President Donald Trump has told senior congressional leaders that he wants to name the forthcoming tax overhaul bill “the Cut Cut Cut Act,” two senior administration officials told ABC News.
Less than 24 hours before the bill is slated to be revealed, there is still dispute over the name, according to a senior congressional aide and a senior White House official.
The sources said it has been decided that the Ways and Means Committee will have the final say over the name.
Still, behind closed doors, there has been back-and-forth between House Speaker Paul Ryan and House Ways and Means Committee Chairman Kevin Brady about the name of the bill, including multiple phone calls in the past week.
Ryan’s office initially asked the White House for input because of the president’s knack for branding, according to a senior Hill aide.
Trump has been insistent that the bill be called the “Cut Cut Cut Act”, according to the administration officials.
Ryan and Brady have pushed back on the name of the bill. However, Trump has held firm.
Internal White House polling showed that Americans respond more favorably to language that highlights tax cuts over tax reform, according to a senior White House official.
“At the end of the day, this will be known as the Trump tax cuts,” the senior Hill aide said.
Brady’s office declined to comment.
After the White House did not respond to ABC News’ request for comment earlier in the day, press secretary Sarah Sanders joked about the potential name of the bill at Wednesday’s press briefing.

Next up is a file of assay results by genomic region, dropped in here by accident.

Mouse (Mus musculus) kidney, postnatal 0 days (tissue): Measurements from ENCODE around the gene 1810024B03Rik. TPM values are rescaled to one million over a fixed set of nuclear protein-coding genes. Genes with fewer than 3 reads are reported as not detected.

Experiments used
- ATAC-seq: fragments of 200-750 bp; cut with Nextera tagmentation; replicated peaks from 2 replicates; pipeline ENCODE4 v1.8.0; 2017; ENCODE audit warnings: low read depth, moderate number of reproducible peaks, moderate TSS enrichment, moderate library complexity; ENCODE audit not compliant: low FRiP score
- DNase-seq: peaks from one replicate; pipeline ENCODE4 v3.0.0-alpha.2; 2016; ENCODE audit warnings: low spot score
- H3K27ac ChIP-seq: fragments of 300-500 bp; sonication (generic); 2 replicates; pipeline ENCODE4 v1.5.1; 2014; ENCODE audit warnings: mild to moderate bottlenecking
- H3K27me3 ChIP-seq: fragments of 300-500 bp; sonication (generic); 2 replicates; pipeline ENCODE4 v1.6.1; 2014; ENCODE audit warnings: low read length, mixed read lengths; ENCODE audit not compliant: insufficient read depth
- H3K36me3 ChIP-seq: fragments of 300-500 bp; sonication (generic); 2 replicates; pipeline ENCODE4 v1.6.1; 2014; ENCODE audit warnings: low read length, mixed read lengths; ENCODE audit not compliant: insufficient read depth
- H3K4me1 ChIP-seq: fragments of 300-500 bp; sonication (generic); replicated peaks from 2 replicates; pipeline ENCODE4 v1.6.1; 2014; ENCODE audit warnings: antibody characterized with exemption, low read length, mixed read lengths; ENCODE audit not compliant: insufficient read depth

“If it’s called ‘cut cut cut’ and it includes massive tax cuts like this president is proposing, I think we would be perfectly fine with that name,” Sanders said.
AshLee Strong, Ryan’s national press secretary, called the branding of the bill a “total nonissue.”
Asked whether it’s unusual for the White House to take a role in the branding of legislation, she explained that “with a Republican president, it seems you’d want to have involvement.”
“The fact that he wanted to name the bill, that is hilarious and perfectly illustrates how — in things both large and small — the Hill can’t quite figure out Trump,” said a person with direct knowledge of the dispute.
Congress is set to reveal its much anticipated tax overhaul plan on Thursday, even though many details are still being ironed out, such as the threshold for curbing state and local tax deductions, limits on tax-exempt contributions to retirement plans like 401(k)s, child tax credits and property tax deductions.